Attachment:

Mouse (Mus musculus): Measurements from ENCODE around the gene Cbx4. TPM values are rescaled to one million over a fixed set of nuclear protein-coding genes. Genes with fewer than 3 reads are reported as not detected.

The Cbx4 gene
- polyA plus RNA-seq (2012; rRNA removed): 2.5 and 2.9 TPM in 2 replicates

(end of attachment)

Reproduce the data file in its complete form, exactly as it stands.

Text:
Mouse (Mus musculus): Measurements from ENCODE around the gene Cbx4. TPM values are rescaled to one million over a fixed set of nuclear protein-coding genes. Genes with fewer than 3 reads are reported as not detected.

The Cbx4 gene
- polyA plus RNA-seq (2012; rRNA removed): 2.5 and 2.9 TPM in 2 replicates